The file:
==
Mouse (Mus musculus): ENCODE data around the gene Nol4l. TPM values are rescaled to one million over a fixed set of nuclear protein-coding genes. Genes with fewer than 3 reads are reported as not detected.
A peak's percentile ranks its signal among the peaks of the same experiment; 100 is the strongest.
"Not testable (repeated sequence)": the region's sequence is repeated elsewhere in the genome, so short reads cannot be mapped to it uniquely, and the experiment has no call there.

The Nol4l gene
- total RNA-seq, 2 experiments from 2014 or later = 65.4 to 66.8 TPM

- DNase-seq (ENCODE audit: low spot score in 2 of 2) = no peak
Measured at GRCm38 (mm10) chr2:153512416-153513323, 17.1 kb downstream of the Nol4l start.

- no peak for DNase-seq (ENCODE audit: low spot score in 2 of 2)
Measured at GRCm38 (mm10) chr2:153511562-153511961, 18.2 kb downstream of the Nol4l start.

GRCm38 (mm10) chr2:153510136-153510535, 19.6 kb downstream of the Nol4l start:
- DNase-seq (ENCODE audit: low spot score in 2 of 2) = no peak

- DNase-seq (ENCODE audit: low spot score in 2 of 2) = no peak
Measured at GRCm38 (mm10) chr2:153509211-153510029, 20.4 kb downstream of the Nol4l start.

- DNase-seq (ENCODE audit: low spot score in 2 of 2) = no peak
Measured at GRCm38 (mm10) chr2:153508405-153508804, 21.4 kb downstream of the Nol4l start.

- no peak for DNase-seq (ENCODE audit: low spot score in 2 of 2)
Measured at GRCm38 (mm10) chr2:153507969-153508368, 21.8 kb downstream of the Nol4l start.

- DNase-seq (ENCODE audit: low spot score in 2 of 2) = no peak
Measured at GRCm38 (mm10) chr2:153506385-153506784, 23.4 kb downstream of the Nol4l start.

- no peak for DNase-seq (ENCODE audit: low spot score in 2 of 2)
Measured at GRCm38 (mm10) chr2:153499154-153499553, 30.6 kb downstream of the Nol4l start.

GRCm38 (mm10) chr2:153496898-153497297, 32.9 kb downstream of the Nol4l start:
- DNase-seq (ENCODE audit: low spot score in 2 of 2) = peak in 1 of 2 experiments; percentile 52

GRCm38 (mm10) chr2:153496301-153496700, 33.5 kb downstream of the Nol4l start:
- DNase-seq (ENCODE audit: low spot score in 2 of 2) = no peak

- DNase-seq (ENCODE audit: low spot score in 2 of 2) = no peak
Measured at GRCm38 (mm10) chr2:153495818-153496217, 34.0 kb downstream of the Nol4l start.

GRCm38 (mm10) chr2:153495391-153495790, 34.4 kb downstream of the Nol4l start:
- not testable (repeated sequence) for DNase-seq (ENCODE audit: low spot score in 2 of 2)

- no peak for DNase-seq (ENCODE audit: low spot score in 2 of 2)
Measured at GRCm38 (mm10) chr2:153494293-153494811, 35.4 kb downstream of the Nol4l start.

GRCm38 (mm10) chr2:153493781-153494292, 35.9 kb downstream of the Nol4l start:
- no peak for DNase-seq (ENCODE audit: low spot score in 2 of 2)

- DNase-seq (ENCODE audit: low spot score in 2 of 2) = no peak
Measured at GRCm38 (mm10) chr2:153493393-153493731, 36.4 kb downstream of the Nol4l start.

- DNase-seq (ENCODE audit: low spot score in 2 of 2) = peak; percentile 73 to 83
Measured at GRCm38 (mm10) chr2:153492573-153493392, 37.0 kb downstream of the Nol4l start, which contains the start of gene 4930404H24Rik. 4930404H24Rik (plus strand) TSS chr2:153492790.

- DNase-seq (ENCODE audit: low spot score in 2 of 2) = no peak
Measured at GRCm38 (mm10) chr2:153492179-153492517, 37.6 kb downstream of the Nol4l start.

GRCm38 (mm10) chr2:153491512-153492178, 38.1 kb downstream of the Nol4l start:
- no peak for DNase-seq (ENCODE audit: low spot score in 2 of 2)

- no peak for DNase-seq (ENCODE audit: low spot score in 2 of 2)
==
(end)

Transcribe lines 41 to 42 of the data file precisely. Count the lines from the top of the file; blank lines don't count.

- no peak for DNase-seq (ENCODE audit: low spot score in 2 of 2)

- no peak for DNase-seq (ENCODE audit: low spot score in 2 of 2)